Community Twin Theatre

215-32 Jamaica Avenue,
Queens Village, NY 11428

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Additional Info

Previously operated by: Century Theaters

Architects: R. Thomas Short

Functions: Church

Previous Names: Community Theatre

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News About This Theater

Community Twin Theatre

This former theatre started its history as the Community House, a meeting hall, but in March 1925 was converted to a movies policy to the plans of architect R. Thomas Short. It was equipped with an organ. After Century Theaters closed it, it reopened as a twin theatre, the Community Twin Theatre, but closed yet again.

It later reopened again as a twin and showed American and Bollywood fare. Then it finally closed as movie theatre and has come back in its second life as a church.

Contributed by philipgoldberg

Recent comments (view all 36 comments)

techman707 on January 16, 2011 at 3:27 am

I worked as a relief projectionist at the Community, Queens and Glen Oaks Theatre in the 60’s and 70’s and when my regular job at the DeMille Theatre in Manhattan burned down in 1973, I went to work full time at Century’s Prospect in Flushing.

Living near the Queens and Community, until today, I also went to the Community, Queens and Belair Theatres on Jamaica Avenue as a child. What I remember MOST about the Community Theatre was the Chase Manhattan Bank next to the theatre. They had a clock outside and when you had to wait outside in the rain, the clock dripped down on whoever was unlucky enough to be standing there on the line.

It’s very sad to see ALL the theatres gone now.

Ed Solero
Ed Solero on April 22, 2013 at 2:19 am

Passed by this theatre today and the snapped a couple of pics. The blue paint on the “COMMUNITY” sign atop the marquee has just about peeled entirely away. The building’s facade doesn’t appear to have had any maintenance performed since the last pics I took back in 2005.

techman707 on April 22, 2013 at 3:19 am

This theatre is falling apart and the Queens Theatre down the street had its outside renovated. I guess you need to run a church to save a theatre today.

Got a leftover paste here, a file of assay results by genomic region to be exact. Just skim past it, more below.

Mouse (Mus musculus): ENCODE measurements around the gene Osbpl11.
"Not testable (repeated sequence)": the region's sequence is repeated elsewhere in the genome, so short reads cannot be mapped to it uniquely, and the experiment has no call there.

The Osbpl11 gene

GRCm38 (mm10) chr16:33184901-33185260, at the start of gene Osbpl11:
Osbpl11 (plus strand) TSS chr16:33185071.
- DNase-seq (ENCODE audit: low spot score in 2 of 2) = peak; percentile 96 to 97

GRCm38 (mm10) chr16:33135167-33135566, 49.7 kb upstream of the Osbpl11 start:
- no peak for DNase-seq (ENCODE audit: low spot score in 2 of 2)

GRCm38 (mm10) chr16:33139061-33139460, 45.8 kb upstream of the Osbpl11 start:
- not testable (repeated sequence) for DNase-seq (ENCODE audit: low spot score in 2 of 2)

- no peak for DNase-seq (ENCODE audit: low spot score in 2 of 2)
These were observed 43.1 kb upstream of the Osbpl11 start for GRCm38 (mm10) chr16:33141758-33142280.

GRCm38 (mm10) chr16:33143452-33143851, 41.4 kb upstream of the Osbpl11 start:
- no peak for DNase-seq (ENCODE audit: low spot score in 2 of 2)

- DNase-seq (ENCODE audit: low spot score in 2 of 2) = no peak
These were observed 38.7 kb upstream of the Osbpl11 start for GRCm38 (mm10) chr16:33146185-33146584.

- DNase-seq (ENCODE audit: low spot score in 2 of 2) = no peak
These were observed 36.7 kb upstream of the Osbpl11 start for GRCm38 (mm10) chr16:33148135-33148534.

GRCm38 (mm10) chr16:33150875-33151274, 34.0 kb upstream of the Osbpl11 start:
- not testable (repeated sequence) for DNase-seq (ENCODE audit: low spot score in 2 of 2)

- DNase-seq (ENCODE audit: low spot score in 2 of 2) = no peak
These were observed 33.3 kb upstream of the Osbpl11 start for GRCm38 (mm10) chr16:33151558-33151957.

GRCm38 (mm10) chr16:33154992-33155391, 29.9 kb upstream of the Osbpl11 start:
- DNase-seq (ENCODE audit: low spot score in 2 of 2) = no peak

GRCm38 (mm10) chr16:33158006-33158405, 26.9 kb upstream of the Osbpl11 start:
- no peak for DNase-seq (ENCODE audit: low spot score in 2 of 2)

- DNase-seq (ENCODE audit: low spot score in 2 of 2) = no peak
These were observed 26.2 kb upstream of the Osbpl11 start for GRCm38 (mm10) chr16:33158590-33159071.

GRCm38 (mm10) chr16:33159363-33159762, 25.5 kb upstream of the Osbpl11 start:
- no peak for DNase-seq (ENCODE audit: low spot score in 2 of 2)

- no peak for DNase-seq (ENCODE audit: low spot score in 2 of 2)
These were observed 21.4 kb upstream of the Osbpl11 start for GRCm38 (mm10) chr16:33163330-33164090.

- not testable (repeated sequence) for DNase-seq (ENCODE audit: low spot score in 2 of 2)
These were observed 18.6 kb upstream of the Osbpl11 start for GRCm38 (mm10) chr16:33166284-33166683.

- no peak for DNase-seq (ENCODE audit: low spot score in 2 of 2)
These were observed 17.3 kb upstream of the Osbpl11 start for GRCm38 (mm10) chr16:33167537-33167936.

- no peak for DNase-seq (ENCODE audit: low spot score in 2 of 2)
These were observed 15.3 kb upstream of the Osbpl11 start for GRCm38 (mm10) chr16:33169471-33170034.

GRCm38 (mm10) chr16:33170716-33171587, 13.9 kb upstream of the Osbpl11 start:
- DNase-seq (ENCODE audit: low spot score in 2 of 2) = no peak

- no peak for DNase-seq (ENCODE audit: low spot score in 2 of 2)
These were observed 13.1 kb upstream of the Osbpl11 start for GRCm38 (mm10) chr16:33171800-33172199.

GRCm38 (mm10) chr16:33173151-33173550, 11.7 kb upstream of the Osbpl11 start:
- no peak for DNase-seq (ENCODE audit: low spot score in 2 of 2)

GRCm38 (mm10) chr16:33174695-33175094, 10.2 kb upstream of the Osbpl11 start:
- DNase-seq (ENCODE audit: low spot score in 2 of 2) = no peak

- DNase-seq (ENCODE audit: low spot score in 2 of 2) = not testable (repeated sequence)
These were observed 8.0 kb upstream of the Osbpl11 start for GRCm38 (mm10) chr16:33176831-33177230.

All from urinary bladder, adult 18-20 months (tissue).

robboehm on March 27, 2015 at 12:28 am

Additional photo added.

Comfortably Cool
Comfortably Cool on March 29, 2018 at 8:55 pm

Historical report in Queens news weekly can be viewed here

Joe Vogel
Joe Vogel on March 30, 2018 at 12:09 am

This item is from the March 7, 1925 issue of The Moving Picture World:

“Queens Village Has Theatre

“The Community Theatre, Queens Village, Long Island, was opened to the public last week. It is a well-appointed picture-house and has a seating capacity of more than one thousand. Music is furnished by a five-piece orchestra, under the direction of Fred Dressel, and a $12,000 organ. The program is changed every two days. The theatre is controlled by the Citizens' Community House, Inc. The house is under the management of Joseph Merck. The performance is continuous from 1:30 until 11 P. M.”

The article at Comfortably Cool’s link identifies R. Thomas Short as the architect.

Comfortably Cool
Comfortably Cool on March 30, 2018 at 1:40 pm

R. Thomas Short was sort of “house” architect for the circuit eventually known as Century, which turned the meeting hall into a cinema and was the first to run it. I suspect that Short was responsible for the renovations, and not “architect” from the ground up.

robboehm on October 15, 2018 at 12:16 am

At one time the Mount Bethel Church took over the theater and the rest of the building. It now appears to be closed and there is some scaffolding where the entrance was.

robboehm on February 1, 2019 at 8:10 pm

Interestingly the Century Management Corporation was housed in the building; presumably the same Century as the circuit. This was leased property because any theater that Century had built could not be used to show movies by a subsequent owner according the the closing agreement.

jamesbond on July 12, 2022 at 10:38 pm

I used to spend many Saturday evenings with my parents at this theater from December 1990 to December 1991.

At that time, it was known as the Jodha Community Cinemas, named after the manager, Ram Jodha, and we saw a lot of memorable Bollywood films, along with a few Hollywood films, as well.

Despite so much crime taking place in that area and in the rest of the city, this theater really was a magical escape to heaven.

There was one blue theater #1 and a golden-brown theater #2. We stopped visiting because the heating system was not working, but I still enjoy watching some of those movies at home, even after all these years.

At that time, we used to live in Flushing, so it was always an exciting drive to this theater. Now, I live up the road in Queens Village, but the present-day church just doesn’t have the same charm that I always remembered and that is very unfortunate. :(

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